Industry watchers say the next wave of gluten-free foods is likely to be more focused on healthfulness. For some time, it seemed like a victory just to have more and more products available. But now some manufacturers are working to up the game a bit.
Bgreen Food, a San Diego company, makes five varieties of organic, gluten-free angel hair pasta: black rice, white rice, buckwheat, millet and brown rice. Each cooks in five minutes. Don’t expect the same taste and texture as wheat pasta — but they’re good on their own terms, often with a nuttier flavor.
The company has recipes on its bgreenfood.com website.
Rice is often a good choice for people who cannot eat wheat (which, along with barley and rye contain gluten). Bgreen has Extraordinary Black Rice, a beautiful, small grain from China.
A new line of frozen muffins puts vegetables first. The first ingredient in all of them is a vegetable. They’re not without sugar; the zucchini banana chocolate chip variety, for example, has 120 calories, with 3 grams of fat, 11 grams of sugar and 5 grams of fiber. They’re sold in boxes of four.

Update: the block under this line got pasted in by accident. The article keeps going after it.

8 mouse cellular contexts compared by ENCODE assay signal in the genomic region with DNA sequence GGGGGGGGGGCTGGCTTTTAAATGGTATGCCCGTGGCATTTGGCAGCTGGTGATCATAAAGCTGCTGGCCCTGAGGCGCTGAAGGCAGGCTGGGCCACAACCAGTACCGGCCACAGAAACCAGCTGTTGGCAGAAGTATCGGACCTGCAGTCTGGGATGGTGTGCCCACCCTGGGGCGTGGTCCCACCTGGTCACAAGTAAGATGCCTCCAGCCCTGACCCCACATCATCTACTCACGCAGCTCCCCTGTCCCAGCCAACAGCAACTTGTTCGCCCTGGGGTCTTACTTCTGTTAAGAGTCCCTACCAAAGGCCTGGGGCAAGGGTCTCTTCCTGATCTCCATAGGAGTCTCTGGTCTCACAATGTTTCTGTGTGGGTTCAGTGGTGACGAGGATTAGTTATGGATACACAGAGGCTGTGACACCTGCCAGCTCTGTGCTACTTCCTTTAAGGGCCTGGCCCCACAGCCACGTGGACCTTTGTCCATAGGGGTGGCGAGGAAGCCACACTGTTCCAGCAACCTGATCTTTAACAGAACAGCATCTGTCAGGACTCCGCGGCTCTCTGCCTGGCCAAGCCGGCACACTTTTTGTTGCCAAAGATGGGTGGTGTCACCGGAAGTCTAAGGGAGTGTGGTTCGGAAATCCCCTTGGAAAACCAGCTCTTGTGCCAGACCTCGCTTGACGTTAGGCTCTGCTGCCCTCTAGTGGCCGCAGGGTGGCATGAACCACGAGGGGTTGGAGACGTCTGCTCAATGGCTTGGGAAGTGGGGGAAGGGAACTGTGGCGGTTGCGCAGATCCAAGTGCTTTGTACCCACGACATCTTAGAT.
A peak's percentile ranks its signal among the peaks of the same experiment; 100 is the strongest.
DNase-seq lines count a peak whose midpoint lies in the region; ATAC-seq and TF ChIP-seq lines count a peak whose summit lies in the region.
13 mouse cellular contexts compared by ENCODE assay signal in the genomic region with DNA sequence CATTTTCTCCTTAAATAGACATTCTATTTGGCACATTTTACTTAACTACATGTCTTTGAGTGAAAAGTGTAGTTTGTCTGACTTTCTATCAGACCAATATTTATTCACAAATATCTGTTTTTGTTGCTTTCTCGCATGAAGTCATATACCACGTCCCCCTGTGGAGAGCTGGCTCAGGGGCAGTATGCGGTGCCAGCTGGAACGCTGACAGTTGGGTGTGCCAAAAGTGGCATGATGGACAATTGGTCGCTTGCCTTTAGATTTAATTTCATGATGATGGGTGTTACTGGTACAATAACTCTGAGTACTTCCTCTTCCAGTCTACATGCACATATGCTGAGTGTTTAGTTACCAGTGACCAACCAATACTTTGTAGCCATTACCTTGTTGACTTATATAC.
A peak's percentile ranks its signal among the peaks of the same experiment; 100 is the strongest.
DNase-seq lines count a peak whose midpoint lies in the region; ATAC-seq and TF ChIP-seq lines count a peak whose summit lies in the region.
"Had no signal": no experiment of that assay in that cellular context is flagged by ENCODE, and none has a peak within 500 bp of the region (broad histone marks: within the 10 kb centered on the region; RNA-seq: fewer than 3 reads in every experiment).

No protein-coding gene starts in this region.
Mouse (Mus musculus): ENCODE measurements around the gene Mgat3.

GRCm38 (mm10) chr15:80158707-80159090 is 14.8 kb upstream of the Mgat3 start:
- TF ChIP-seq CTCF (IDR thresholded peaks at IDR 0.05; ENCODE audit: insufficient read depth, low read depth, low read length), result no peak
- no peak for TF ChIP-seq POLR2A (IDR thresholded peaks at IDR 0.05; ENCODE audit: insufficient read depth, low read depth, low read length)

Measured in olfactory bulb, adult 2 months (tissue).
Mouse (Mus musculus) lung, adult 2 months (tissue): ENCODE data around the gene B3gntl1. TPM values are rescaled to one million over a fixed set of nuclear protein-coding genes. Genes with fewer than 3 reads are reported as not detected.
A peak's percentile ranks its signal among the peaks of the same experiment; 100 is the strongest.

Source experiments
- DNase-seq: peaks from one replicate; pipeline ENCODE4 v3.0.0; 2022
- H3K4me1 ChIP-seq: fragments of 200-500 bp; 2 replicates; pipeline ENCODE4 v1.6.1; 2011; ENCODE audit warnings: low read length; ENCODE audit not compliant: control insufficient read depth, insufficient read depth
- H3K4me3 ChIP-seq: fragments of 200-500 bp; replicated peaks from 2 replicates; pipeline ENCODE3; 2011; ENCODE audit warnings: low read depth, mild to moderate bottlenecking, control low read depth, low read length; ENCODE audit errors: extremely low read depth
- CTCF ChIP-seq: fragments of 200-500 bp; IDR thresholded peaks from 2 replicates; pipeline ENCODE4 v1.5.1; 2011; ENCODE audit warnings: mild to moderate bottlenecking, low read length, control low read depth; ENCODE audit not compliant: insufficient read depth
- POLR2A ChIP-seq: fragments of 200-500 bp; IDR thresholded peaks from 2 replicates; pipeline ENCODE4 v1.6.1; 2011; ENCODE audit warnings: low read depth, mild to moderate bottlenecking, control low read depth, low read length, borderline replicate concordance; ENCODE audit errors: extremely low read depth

Garden Lites muffins are sold frozen and individually wrapped. They come in five flavors: blueberry oat, zucchini banana chocolate chip, zucchini chocolate, carrot berry and golden corn. I especially liked the flavor of the corn muffins, which have actual kernels in them.
Some other new gluten-free products:
Pamela’s newest products, Figgies and Jammies bar cookies, come in four flavors: mission fig, strawberry and fig, blueberry and fig, and raspberry and fig. Pamela’s is a longtime gluten-free producer, based in Ukiah, Calif., with popular flours and baking mixes sold widely.
The cookies are fairly good-size, 100 calories apiece, with 11 grams of sugar, 2 grams of fat and no artificial additives. My family proclaimed them delicious, and my colleagues ate them happily.
All But Gluten is a new line of Weston Foods, of gluten-free baked goods, including granola bars, bread and other products that adds to the rapidly growing choices for consumers. Unlike many of the gluten-free breads that are sold in the freezer sections, All But Gluten is sold in supermarket baked goods departments.
“What we saw was that there was something missing in terms of the taste, the texture and the experience,” Sumit Luthra, vice president of marketing, innovation and business development. His own favorite of the new line is the blueberry muffin.